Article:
By Fiona Burnett 
(SRUC) for the Farm Advisory Service

Plant disease risks associated with a changing climate and with the global movement of seeds and plants have had a lot of press coverage in recent years with examples such as ash die back catching the public’s attention. 

Statutory controls do much to keep out many of the notifiable diseases of concern to agriculture that would erode Scotland high health status.

These controls, such as plant passporting and inspections at points of import, are important, but, plant diseases don’t just come in on infected plants but can travel in other ways such as by wind or via insect vectors. 

In addition, diseases which appear only rarely because our climate does not favour them, are increasing as temperatures warm so that a changing climate carries a risk that other disease will establish. 

Tan spot is an example of this – it has appeared in Scottish crop surveys intermittently – but never at high levels until recently. In 2016 and again in 2017 it has been very common in SRUC trial sites and coming into the clinic from commercial crops. 

Tan spot, as it sounds, produces obvious tan shaped lesions in wheat and barley, often with a characterised dark centre, and we see it most often in treated crops where other diseases have been managed well so it stands out on otherwise green leaves.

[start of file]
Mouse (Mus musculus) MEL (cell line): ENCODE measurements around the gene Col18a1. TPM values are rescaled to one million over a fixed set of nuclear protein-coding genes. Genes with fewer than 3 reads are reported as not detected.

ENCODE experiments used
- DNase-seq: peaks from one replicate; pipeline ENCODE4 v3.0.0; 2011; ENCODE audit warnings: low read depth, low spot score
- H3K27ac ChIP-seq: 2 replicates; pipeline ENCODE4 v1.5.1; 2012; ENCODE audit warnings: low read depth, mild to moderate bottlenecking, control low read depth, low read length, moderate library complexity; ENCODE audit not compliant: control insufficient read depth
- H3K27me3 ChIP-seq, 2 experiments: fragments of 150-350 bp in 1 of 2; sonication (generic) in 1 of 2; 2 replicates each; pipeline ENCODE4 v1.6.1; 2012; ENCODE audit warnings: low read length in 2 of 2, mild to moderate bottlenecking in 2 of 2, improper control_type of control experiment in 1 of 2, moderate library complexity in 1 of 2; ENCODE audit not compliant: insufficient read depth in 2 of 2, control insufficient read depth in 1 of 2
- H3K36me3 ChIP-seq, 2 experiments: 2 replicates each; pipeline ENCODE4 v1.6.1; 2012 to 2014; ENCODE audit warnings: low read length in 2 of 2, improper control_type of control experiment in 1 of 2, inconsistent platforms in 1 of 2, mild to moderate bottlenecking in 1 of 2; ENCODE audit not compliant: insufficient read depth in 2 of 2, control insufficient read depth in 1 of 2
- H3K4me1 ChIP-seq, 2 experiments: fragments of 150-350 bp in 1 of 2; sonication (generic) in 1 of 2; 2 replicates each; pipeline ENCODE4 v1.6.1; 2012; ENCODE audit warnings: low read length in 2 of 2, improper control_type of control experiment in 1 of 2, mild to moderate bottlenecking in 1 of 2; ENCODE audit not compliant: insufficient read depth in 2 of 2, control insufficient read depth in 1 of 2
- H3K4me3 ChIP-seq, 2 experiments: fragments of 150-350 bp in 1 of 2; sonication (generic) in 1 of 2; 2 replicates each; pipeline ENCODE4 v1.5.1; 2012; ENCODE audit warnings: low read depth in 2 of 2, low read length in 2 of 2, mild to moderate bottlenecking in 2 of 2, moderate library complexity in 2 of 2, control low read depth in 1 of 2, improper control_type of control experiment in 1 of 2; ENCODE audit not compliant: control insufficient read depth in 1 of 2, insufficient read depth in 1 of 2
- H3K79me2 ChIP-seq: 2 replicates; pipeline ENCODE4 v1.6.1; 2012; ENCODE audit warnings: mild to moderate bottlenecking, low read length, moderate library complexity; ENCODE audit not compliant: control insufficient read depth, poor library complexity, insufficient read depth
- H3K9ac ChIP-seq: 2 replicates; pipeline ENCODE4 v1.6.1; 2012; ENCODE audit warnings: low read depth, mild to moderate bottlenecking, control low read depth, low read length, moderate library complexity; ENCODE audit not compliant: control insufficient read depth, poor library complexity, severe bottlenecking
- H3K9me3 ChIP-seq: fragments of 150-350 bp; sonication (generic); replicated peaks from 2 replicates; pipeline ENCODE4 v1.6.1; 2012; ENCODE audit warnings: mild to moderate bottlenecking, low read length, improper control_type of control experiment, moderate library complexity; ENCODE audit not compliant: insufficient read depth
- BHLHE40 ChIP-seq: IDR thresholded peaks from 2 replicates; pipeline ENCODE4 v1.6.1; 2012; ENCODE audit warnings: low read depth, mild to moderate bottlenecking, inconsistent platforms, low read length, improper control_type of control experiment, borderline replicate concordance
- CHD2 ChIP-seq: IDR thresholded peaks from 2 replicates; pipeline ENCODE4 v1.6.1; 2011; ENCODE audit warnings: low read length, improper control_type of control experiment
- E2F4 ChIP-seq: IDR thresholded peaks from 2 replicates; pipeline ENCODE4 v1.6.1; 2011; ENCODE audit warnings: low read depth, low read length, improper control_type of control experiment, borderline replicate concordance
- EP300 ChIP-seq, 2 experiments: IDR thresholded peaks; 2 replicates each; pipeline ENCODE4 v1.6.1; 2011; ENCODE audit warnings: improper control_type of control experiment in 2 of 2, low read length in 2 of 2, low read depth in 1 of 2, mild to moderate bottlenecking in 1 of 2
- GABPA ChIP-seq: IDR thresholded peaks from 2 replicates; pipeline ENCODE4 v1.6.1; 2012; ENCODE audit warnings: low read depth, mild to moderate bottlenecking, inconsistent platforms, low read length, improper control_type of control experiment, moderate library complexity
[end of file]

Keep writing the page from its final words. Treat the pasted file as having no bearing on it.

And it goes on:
The disease, caused by the fungal pathogen Pyrenophora tritici-repentis, is common in Scandinavian countries and generally enjoys warmer temperatures and colder winters than are usually seen in Scotland although high moisture levels are also important too. Hence, it can cling on in Scotland in what are maybe suboptimal temperature conditions for it. 

Potentially as our temperature climbs it will become one to watch. It is mainly trash borne over the winter and then airborne, blowing into new crops in the spring where it establishes and splashes upwards on to new leaves. It can affect ears too, causing a glume botch and as such can also be carried as a seed infection. 

Because of the very obvious symptoms it causes a lot of concern, and also frustration because of its habit of appearing in crops where control has otherwise been good. As yet it is treated as minor pathogen and is still relatively weak in terms of robbing yield or competing for space against our more established diseases problems. 

Control is not specifically recommended but one possible reason we are seeing more of it is because of fungicide resistance issues. It has developed a partial resistance to strobilurins and it also carries mutations conferring reduced sensitivity to SDHI fungicides which is why it is often so visible in treated crops where other diseases have been checked by fungicides, leaving it a clear green space to capitalise on as it has been less affected by the fungicides applied. 

A common misapprehension is that it is exclusively a disease of wheat. We have actually seen far more of it in barley over the last two years.

This may be due to the traditionally lower doses used in barley crops and the use of QoI and SDHI partners in lower dose azole mixes.

Observations from SRUC trials suggest that azole fungicides are still effective and also suggest that although very visible it doesn’t yet warrant specific control measures. Superficially in barley and wheat it might be confused with rhynchosporium or septoria but the dark centre shown in these photographs makes it quite distinctive.